There’s lots to think about when launching an eCommerce website. Fortunately, we’ve got an experienced team who have built over 200 websites to date, so it’s not often we get a question that we don’t know the answer to.
In this blog we want to tackle the importance of eCommerce pricing structures, and explain how you can future-proof your website pricing to make sure that you can easily update it as needed.
Before we delve deeper, let’s highlight some top tips for eCommerce friendly pricing:
- Start with tiered pricing or category pricing to make it easy to update as needed
- Keep an eye on your competitors and be responsive to stay competitive
- Use psychological pricing to attract more buyers
- Don’t hide any costs, be transparent
Now, onto the blog…
Firstly, we wanted to explain the difference between a pricing strategy and what we’re discussing here – eCommerce specific pricing structures.
A pricing structure is the framework or model used to determine the prices of your products or services. Your pricing structure should outline the guidelines and strategies that determine how your prices are set and how they might vary depending on factors such as production costs, distribution costs, material costs, market demand, customer behaviour, etc.
When you decide to sell online, you add a new layer to your pricing model, as this will play a crucial role in your success in the digital world. It’s important to understand the dynamics of the online market, tailoring your pricing strategy to the unique challenges and opportunities presented by your specific eCommerce environment.
There are a few ways in which your eCommerce pricing strategy should differ from traditional retail or service-based pricing.
Real-Time and Dynamic Pricing:
eCommerce allows you to make real-time changes to your pricing, giving you the ability to operate a dynamic pricing strategy. You can adjust your pricing to accommodate material cost increases, update in line with demand, stock levels or change in response to competitor pricing.
Online, your customers expect to see pricing that has no hidden costs. That means clearly displaying products or services that show any taxes or postage and packaging costs, and any add-on charges before the checkout process.
Selling online is highly competitive, and customers can easily compare prices across different websites (sometimes, they can do all this on one comparison site). eCommerce pricing structures should involve regular monitoring of competitor pricing and strategic adjustments to remain competitive.
Personalisation and Segmentation:
eCommerce platforms offer the opportunity to personalise pricing based on customer segments or individual customer behaviour. Implementing customer-specific pricing or offering segment-specific discounts gives you the flexibility to service new and returning customers directly via your website. You can also use this personalisation and segmentation to encourage customer loyalty and satisfaction.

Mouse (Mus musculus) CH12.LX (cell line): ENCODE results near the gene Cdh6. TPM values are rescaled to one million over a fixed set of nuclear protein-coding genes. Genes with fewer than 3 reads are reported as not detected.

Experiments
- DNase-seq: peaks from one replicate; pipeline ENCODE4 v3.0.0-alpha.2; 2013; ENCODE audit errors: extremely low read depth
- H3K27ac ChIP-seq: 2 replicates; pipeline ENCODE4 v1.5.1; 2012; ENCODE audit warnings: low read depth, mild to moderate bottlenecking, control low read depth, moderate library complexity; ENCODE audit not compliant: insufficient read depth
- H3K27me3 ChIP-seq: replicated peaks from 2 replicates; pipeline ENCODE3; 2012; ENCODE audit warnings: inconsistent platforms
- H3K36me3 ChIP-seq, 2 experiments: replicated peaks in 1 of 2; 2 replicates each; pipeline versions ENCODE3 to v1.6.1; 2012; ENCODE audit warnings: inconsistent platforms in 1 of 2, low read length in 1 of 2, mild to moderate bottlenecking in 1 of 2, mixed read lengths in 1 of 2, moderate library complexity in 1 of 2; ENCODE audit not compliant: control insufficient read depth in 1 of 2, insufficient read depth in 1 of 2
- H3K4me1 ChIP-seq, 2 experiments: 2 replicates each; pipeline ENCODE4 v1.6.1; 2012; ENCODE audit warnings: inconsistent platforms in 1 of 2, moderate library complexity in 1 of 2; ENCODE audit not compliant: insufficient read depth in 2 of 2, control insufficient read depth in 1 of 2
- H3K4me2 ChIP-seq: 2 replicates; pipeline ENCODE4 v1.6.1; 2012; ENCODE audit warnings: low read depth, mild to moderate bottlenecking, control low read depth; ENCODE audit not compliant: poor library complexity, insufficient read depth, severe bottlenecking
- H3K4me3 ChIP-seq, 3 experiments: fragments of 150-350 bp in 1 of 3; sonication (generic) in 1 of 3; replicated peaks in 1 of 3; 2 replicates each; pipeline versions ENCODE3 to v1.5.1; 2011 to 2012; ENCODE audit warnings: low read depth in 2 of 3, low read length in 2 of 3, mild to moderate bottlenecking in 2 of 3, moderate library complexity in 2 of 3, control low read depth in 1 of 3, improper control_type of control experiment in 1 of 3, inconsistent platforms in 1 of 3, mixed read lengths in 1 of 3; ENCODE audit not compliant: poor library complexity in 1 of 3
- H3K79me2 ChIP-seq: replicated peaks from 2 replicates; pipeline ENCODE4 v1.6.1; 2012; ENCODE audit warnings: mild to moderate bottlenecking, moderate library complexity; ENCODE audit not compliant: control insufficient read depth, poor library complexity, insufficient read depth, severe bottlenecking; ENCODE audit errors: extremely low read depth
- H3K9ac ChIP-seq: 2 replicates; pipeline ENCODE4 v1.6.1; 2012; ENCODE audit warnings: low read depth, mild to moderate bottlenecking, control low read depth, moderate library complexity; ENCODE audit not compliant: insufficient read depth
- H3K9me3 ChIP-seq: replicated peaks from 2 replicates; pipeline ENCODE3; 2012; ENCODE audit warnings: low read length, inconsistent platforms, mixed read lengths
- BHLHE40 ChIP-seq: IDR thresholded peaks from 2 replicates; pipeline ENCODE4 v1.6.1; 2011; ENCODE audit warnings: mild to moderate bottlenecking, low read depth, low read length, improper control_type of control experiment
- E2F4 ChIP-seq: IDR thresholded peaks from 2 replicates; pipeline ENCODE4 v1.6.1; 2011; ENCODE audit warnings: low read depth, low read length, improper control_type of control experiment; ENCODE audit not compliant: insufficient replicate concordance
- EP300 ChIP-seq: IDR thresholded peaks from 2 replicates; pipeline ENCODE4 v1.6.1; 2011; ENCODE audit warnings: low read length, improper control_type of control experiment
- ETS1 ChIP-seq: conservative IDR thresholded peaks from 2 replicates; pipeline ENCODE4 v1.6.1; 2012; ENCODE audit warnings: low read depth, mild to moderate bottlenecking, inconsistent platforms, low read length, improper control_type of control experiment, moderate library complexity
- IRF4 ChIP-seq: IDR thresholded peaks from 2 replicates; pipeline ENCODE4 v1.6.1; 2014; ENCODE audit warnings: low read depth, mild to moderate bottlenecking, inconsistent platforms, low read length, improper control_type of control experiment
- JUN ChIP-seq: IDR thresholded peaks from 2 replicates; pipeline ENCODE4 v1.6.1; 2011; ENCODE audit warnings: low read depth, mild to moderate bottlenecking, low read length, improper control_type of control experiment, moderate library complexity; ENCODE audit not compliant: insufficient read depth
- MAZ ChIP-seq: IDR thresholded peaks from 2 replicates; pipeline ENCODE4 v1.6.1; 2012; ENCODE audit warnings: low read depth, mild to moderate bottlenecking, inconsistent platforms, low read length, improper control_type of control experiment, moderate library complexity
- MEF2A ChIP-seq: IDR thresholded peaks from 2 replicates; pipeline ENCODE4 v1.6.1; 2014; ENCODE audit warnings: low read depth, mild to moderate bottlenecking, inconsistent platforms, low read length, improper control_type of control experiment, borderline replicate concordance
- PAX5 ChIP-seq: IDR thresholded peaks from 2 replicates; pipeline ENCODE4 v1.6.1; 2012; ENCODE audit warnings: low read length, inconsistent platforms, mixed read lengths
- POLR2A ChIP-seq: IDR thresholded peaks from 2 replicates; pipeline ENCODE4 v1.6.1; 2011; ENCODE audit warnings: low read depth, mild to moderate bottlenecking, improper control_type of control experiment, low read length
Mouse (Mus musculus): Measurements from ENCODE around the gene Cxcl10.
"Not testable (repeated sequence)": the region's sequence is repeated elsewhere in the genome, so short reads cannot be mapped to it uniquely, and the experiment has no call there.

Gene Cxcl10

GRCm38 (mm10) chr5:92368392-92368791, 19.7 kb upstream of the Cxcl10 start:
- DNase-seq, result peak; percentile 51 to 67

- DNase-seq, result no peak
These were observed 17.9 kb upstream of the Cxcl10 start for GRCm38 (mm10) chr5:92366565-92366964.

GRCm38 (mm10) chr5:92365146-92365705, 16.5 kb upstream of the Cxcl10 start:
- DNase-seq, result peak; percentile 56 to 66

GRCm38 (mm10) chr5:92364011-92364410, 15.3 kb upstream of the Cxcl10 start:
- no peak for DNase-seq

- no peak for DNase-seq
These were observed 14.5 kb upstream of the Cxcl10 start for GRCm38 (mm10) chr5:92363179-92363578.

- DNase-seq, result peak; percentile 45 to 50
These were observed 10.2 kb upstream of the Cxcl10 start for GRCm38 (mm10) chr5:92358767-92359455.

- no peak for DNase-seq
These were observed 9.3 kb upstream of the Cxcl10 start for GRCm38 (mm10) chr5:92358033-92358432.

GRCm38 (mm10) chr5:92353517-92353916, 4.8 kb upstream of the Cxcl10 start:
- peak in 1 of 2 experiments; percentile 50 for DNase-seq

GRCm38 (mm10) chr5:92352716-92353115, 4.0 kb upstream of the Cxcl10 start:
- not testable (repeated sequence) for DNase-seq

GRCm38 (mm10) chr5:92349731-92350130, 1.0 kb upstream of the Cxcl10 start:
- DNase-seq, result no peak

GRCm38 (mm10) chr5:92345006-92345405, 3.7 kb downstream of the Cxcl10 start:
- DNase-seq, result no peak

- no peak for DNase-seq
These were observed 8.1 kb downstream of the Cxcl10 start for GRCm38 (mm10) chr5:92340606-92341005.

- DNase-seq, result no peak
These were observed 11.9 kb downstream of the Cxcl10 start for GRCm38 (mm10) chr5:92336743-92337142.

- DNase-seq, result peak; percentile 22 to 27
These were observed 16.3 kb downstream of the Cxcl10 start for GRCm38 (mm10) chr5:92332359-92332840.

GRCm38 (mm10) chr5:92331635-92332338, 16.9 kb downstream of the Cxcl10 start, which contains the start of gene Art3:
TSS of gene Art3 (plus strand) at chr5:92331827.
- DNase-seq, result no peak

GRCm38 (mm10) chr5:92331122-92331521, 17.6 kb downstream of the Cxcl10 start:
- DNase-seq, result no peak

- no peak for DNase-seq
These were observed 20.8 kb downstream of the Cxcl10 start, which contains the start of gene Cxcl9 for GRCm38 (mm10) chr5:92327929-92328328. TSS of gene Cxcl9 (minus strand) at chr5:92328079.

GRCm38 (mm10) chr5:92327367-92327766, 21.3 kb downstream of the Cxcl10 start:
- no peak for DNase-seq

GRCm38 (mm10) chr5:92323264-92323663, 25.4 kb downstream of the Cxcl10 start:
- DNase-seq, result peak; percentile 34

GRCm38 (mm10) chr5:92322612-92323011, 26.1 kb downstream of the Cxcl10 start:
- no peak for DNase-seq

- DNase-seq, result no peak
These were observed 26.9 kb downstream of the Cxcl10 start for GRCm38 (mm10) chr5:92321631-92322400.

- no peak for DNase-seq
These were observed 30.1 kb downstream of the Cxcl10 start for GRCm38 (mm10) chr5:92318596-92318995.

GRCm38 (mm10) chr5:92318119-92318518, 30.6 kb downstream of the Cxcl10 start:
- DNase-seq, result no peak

Promotions and Discounts:
You can use online exclusive promotions, discount codes and special offers to drive sales and create a sense of urgency amongst your customers. In some instances, you may find that your product or service offering has differing popularity online and offline. You can use promotions and discounts to differentiate your offer for your online customers.
Subscription and Membership Pricing:
Subscriptions and Direct to Consumer (D2C) pricing models have grown significantly since the pandemic. If your product or service permits, utilising your eCommerce platform to accommodate subscription or recurring payment models is highly beneficial. Providing incentives for your customers to subscribe will result in recurring revenue to support your business. You can use tiered pricing or discount codes to encourage loyalty.
Global Pricing Considerations:
One of the key benefits of selling online is wider reach, and the ability to target customers in different geographical locations. You can utilise plugins and selling platforms that facilitate payment in different currencies, regional pricing variations (particularly in relation to shipping), and to calculate international shipping costs.
Data-Driven Decision Making:
eCommerce platforms generate vast amounts of data. Analysing this data can provide insights into your customer behaviours and preferences, helping you to make informed pricing decisions and target specific segments individually.
Ease of Management: (and the key focus of this blog)
eCommerce pricing structures should be designed with ease of management in mind. Utilise pricing tools and plugins that enable you to make quick updates, changes, and in some cases, benefit from automation to streamline the process.
With the increasing use of mobile devices for online shopping, ensure that your pricing structure is mobile-friendly and displays correctly on various screen sizes.
Testing and Iteration:
eCommerce sellers have a unique capability to take advantage of A/B testing, which enables you to trial different pricing strategies based on the results shown in your data. This will help you to optimise your pricing for better conversions and profitability.
By considering these factors, you can develop a pricing structure that aligns with your business goals, effectively meets customer expectations, and maximises revenue and profitability in the online space that you operate.